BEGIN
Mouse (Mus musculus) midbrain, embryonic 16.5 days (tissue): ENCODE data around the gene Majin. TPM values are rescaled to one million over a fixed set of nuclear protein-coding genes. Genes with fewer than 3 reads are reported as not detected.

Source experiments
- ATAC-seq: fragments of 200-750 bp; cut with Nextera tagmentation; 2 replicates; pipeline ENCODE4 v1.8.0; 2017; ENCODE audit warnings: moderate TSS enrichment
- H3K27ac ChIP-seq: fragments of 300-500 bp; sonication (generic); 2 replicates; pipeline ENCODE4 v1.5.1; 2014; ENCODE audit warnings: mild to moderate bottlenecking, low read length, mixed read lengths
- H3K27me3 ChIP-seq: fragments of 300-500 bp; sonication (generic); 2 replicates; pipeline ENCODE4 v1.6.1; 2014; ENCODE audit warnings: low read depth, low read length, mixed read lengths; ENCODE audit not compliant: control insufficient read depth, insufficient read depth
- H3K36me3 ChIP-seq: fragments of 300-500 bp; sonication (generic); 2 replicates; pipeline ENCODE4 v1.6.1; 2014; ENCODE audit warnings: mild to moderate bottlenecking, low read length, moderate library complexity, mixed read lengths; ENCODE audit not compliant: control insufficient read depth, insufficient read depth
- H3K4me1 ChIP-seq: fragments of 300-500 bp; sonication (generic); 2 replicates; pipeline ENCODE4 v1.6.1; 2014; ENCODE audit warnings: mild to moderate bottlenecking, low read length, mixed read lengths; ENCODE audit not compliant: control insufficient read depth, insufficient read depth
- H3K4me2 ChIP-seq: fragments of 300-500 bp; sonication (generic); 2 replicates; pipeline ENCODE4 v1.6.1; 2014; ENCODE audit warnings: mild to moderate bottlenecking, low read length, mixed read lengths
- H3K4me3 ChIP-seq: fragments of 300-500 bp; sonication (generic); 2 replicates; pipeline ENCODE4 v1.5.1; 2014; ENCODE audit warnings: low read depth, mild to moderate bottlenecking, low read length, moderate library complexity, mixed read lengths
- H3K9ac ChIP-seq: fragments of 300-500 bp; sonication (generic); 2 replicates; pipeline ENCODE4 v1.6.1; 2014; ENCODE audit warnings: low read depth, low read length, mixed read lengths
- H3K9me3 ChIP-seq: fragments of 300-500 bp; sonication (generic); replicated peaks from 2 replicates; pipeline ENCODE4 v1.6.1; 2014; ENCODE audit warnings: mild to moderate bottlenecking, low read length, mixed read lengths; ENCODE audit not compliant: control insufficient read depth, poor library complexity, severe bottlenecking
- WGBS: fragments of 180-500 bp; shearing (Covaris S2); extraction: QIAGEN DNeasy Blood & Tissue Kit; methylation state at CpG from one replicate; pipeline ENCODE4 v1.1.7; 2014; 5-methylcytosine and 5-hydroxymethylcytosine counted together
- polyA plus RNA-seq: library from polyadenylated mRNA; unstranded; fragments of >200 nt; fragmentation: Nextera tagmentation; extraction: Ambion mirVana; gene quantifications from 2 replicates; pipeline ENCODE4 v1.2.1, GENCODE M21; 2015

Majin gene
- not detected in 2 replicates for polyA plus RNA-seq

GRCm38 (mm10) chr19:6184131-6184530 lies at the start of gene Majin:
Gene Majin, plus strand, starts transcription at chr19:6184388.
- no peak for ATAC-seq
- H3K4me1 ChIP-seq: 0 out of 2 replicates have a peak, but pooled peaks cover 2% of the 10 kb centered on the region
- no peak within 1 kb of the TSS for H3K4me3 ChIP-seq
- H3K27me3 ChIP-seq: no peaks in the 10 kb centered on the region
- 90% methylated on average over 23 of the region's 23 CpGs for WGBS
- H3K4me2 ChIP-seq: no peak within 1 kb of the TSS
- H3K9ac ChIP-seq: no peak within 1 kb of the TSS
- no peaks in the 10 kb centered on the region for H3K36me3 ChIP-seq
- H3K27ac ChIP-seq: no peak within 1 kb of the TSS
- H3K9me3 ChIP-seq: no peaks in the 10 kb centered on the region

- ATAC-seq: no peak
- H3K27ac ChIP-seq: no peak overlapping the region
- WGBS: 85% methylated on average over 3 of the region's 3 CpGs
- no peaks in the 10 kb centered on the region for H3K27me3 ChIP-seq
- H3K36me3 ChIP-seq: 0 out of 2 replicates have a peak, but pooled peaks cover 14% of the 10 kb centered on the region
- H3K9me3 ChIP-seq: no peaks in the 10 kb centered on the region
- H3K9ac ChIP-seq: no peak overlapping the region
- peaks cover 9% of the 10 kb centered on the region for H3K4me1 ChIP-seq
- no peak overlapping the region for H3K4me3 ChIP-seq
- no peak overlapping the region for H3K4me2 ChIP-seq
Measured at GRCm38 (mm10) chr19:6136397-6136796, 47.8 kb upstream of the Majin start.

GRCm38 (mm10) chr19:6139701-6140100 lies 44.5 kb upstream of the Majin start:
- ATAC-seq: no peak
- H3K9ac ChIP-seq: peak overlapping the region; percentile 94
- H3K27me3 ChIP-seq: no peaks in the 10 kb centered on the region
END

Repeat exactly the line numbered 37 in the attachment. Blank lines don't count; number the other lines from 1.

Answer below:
- no peak overlapping the region for H3K4me2 ChIP-seq